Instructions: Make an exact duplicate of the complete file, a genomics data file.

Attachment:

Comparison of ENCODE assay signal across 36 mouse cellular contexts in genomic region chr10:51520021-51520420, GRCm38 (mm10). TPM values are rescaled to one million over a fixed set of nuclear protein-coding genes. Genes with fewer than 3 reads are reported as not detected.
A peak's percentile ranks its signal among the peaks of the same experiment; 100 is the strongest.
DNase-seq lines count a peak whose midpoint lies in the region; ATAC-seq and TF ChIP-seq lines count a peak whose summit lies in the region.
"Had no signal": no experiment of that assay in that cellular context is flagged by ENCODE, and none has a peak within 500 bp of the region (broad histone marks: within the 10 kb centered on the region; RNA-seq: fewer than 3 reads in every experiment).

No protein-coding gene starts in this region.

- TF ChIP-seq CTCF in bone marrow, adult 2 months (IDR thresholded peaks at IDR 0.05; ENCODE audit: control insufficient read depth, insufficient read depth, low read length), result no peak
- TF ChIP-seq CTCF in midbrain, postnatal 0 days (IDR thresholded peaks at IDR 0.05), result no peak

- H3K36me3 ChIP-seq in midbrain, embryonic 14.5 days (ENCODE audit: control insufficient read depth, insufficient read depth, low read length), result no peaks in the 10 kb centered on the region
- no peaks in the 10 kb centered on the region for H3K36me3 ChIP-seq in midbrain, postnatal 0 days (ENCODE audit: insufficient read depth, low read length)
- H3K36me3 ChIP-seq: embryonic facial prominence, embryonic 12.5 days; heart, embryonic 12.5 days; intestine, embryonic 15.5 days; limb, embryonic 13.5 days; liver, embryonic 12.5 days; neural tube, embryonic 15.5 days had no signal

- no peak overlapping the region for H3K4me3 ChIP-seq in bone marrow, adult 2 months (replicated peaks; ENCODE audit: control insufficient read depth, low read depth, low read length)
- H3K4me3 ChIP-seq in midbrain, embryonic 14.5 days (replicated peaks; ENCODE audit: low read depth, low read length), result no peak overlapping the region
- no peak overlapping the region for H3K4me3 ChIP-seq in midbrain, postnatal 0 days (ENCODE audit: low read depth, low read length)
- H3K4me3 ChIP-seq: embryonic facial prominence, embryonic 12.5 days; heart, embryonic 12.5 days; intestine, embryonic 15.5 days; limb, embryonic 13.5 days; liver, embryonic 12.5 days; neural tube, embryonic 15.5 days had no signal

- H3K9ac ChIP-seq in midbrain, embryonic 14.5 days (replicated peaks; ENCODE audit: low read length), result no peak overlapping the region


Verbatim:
Comparison of ENCODE assay signal across 36 mouse cellular contexts in genomic region chr10:51520021-51520420, GRCm38 (mm10). TPM values are rescaled to one million over a fixed set of nuclear protein-coding genes. Genes with fewer than 3 reads are reported as not detected.
A peak's percentile ranks its signal among the peaks of the same experiment; 100 is the strongest.
DNase-seq lines count a peak whose midpoint lies in the region; ATAC-seq and TF ChIP-seq lines count a peak whose summit lies in the region.
"Had no signal": no experiment of that assay in that cellular context is flagged by ENCODE, and none has a peak within 500 bp of the region (broad histone marks: within the 10 kb centered on the region; RNA-seq: fewer than 3 reads in every experiment).

No protein-coding gene starts in this region.

- TF ChIP-seq CTCF in bone marrow, adult 2 months (IDR thresholded peaks at IDR 0.05; ENCODE audit: control insufficient read depth, insufficient read depth, low read length), result no peak
- TF ChIP-seq CTCF in midbrain, postnatal 0 days (IDR thresholded peaks at IDR 0.05), result no peak

- H3K36me3 ChIP-seq in midbrain, embryonic 14.5 days (ENCODE audit: control insufficient read depth, insufficient read depth, low read length), result no peaks in the 10 kb centered on the region
- no peaks in the 10 kb centered on the region for H3K36me3 ChIP-seq in midbrain, postnatal 0 days (ENCODE audit: insufficient read depth, low read length)
- H3K36me3 ChIP-seq: embryonic facial prominence, embryonic 12.5 days; heart, embryonic 12.5 days; intestine, embryonic 15.5 days; limb, embryonic 13.5 days; liver, embryonic 12.5 days; neural tube, embryonic 15.5 days had no signal

- no peak overlapping the region for H3K4me3 ChIP-seq in bone marrow, adult 2 months (replicated peaks; ENCODE audit: control insufficient read depth, low read depth, low read length)
- H3K4me3 ChIP-seq in midbrain, embryonic 14.5 days (replicated peaks; ENCODE audit: low read depth, low read length), result no peak overlapping the region
- no peak overlapping the region for H3K4me3 ChIP-seq in midbrain, postnatal 0 days (ENCODE audit: low read depth, low read length)
- H3K4me3 ChIP-seq: embryonic facial prominence, embryonic 12.5 days; heart, embryonic 12.5 days; intestine, embryonic 15.5 days; limb, embryonic 13.5 days; liver, embryonic 12.5 days; neural tube, embryonic 15.5 days had no signal

- H3K9ac ChIP-seq in midbrain, embryonic 14.5 days (replicated peaks; ENCODE audit: low read length), result no peak overlapping the region